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You might say tennis is an individual sport and Bernard Tomic didn’t technically let anyone down at Wimbledon the other day. Except he did. The sport and the fans. © Getty Images

When you’re playing sport at the highest level, you are doing it for yourself first. You have to, if you want to be driven enough to succeed against others who are as talented, as ferociously committed to excellence, as capable of turning a one per cent advantage into a demolition win.

But once you do it for yourself, who do you play for? For country maybe in team sports. For your team-mates, your support staff, the men and women who have your back. For your family and close ones certainly. But also, I think, for the fan.

I’ve not had the good fortune of playing any sport at any level close to the national or international – you must either have the talent, or a father who runs a cricket board as a fiefdom and lets you break records as captain even with a batting average of 28.76 in first-class cricket over 15 years – to do that. Negligently, fate did not give me either.

But if you think about it, the greatest investment made by anyone in sport is by the fan. They provide the guaranteed eyeballs that make multi-nationals fork over top dollar. They provide the bums on seats that give a sporting contest atmosphere. They sigh with their heroes, cry with them, sometimes they wish they could die with them. They give the most visible motivation to lift that much extra – witness Virat Kohli’s constant exhortations to spectators across the length and breadth of India during the home season, and how stadiums responded to him.

The contract between sportsperson and fan is a somewhat symbiotic one. When tens of thousands are chanting your name you feel they belong to you. When the performer pulls off something special in front of packed stands you feel he belongs to the multitude.

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Deliberately under-performing in elite sport is never okay. There are other lines though – more blurred, or grey – about what fans should feel they are legitimately owed. © Getty Images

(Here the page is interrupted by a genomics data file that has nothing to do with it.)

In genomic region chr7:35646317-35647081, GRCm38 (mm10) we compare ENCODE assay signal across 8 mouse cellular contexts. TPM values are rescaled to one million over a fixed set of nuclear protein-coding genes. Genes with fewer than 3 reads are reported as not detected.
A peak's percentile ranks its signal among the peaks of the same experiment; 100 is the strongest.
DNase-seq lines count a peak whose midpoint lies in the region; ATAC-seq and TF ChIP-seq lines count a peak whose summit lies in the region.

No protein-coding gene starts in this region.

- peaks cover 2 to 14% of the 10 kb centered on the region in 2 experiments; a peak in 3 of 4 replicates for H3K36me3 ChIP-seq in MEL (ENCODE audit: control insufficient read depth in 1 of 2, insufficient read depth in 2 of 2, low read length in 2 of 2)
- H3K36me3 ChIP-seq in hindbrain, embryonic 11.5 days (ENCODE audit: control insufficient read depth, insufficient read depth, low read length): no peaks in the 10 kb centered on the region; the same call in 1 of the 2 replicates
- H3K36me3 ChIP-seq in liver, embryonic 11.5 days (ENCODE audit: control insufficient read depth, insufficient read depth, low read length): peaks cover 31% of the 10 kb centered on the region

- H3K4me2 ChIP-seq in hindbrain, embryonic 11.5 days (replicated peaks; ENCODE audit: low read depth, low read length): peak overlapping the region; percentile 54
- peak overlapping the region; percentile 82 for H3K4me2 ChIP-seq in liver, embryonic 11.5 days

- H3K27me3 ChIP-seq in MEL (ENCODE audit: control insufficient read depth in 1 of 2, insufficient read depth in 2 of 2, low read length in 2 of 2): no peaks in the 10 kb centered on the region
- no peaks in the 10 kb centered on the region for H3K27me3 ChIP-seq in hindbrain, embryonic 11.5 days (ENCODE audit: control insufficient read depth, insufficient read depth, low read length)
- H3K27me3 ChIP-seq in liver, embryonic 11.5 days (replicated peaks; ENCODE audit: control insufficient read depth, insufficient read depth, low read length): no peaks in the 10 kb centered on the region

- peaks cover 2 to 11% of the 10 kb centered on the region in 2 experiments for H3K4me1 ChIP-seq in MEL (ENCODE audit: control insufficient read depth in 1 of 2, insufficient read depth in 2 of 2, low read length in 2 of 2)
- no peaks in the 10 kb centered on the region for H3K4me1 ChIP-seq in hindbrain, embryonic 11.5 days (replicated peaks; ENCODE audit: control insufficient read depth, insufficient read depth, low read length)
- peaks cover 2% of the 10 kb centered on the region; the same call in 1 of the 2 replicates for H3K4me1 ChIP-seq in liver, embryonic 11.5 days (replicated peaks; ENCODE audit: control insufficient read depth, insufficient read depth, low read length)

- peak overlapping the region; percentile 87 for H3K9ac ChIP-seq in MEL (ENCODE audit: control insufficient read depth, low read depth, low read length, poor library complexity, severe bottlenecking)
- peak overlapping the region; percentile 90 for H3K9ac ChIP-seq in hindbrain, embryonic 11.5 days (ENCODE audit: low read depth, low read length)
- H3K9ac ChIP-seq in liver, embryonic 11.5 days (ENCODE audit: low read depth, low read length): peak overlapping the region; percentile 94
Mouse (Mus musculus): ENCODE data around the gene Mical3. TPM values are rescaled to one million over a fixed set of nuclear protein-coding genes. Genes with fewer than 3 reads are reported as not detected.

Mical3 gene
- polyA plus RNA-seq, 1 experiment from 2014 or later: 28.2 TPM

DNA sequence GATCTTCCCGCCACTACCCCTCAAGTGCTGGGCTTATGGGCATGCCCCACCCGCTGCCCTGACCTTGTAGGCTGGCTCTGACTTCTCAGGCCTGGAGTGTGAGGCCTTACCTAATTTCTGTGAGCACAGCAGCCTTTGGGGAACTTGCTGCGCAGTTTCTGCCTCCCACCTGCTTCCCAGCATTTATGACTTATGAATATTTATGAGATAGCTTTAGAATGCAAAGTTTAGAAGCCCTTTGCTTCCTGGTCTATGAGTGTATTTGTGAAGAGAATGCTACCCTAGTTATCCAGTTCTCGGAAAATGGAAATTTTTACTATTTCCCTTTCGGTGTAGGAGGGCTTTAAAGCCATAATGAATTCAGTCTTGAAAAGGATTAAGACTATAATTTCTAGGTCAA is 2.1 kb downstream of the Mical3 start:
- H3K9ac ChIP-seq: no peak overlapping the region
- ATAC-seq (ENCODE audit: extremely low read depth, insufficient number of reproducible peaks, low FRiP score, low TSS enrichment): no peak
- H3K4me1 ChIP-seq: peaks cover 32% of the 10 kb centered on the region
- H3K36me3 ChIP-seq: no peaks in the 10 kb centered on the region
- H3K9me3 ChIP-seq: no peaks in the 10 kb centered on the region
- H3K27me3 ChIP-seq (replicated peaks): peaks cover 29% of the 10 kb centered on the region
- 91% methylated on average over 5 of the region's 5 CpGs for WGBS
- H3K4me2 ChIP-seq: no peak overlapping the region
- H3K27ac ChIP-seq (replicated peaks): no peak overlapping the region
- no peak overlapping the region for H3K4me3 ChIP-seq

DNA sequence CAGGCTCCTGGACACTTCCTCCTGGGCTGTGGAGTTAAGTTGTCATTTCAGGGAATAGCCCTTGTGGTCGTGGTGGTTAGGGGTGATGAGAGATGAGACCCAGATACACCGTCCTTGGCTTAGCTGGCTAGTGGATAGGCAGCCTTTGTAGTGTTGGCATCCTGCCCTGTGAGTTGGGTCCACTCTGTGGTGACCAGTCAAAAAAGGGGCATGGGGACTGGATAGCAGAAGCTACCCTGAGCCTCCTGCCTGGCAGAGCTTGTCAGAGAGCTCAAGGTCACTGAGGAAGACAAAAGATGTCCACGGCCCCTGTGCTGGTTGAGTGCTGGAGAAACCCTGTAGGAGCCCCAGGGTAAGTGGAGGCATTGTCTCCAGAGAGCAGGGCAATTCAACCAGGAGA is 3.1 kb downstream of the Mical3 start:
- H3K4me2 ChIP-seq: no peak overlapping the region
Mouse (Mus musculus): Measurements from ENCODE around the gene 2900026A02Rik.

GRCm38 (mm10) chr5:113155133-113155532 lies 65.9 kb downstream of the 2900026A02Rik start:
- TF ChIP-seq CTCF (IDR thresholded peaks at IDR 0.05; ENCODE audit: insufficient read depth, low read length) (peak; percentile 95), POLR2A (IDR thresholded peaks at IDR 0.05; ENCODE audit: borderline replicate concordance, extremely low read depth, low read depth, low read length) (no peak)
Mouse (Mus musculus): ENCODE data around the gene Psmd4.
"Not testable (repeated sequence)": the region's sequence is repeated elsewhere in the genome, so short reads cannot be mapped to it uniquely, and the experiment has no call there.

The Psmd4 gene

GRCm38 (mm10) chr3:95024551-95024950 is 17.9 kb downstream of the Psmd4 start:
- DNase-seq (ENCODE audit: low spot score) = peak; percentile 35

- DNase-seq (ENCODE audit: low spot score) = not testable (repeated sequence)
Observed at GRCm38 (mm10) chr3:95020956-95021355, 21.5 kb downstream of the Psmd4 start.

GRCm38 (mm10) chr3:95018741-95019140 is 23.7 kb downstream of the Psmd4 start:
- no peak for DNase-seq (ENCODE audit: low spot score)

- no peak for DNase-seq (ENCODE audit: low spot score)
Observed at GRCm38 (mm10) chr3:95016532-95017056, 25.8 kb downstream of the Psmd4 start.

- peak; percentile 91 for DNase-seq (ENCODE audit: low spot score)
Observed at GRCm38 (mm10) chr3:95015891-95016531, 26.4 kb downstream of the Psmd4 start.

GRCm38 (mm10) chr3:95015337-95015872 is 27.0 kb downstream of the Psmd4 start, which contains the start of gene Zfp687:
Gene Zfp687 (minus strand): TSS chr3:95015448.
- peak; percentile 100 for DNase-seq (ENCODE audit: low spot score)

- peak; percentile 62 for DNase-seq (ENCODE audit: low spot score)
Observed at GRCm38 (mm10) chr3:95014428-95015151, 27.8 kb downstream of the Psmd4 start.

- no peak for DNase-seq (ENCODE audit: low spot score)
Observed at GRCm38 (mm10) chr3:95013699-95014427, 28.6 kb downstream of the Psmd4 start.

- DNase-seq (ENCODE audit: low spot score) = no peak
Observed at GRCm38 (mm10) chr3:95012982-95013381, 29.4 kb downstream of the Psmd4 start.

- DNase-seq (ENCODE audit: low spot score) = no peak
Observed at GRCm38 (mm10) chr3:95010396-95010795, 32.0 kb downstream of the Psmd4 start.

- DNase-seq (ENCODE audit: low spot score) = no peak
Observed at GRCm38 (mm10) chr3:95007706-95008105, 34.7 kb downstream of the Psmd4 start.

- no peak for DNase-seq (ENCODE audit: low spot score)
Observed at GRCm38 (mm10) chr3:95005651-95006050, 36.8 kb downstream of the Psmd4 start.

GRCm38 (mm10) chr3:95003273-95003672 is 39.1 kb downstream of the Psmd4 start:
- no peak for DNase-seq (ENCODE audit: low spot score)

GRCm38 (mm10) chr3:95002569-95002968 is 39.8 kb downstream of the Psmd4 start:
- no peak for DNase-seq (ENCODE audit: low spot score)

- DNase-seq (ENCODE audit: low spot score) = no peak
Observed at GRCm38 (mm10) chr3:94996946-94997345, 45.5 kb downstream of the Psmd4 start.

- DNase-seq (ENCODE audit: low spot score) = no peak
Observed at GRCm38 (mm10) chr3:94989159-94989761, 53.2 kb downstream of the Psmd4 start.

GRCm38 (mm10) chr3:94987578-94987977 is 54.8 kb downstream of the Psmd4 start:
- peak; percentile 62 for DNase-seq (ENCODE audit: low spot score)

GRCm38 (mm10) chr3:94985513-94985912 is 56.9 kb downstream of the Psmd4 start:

Where does that line end? Where does the athlete stop being ‘yours’? At what point does a fan have a legitimate grouse with how things have gone for his player, his team?

If I had tuned in to watch Bernard Tomic lose to Mischa Zverev in the first round of Wimbledon 2017, I would have felt legitimately ripped off. Tomic said he was ‘bored’ on court after losing 6-4, 6-3, 6-4. He was swivelling in his chair to emphasise his complete lack of concern as he said those words, laughing derisively. Lack of concern for fans who had paid to watch him, for those who would view this clip, for those who would read those words written up.

The contract between sportsperson and fan is a somewhat symbiotic one. When tens of thousands are chanting your name you feel they belong to you. When the performer pulls off something special in front of packed stands you feel he belongs to the multitude. Where does that line end? Where does the athlete stop being ‘yours’? At what point does a fan have a legitimate grouse with how things have gone for his player, his team?

Greg Baum has done a more effective evisceration of the embarrassment that is Tomic than anyone could ever do, and it was almost worth it going through his charade to read it. Remember this is a player who once reversed his racket, holding it by the head, when down on match point because he just couldn’t be bothered.

You might say tennis is an individual sport and Tomic didn’t technically let anyone down. Except he did. The sport and the fans. There is an unspoken contract between fan and athlete: “I will brave weather, ticket prices and atrocious food to come and watch you. You must give me your best.”